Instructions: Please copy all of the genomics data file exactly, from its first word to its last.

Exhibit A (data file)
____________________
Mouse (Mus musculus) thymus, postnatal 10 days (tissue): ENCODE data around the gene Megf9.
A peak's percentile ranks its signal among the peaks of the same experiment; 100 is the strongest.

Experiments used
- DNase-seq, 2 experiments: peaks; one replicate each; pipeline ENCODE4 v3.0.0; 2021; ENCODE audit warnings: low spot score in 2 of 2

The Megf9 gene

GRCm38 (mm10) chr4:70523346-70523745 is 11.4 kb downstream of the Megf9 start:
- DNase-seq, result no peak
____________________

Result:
Mouse (Mus musculus) thymus, postnatal 10 days (tissue): ENCODE data around the gene Megf9.
A peak's percentile ranks its signal among the peaks of the same experiment; 100 is the strongest.

Experiments used
- DNase-seq, 2 experiments: peaks; one replicate each; pipeline ENCODE4 v3.0.0; 2021; ENCODE audit warnings: low spot score in 2 of 2

The Megf9 gene

GRCm38 (mm10) chr4:70523346-70523745 is 11.4 kb downstream of the Megf9 start:
- DNase-seq, result no peak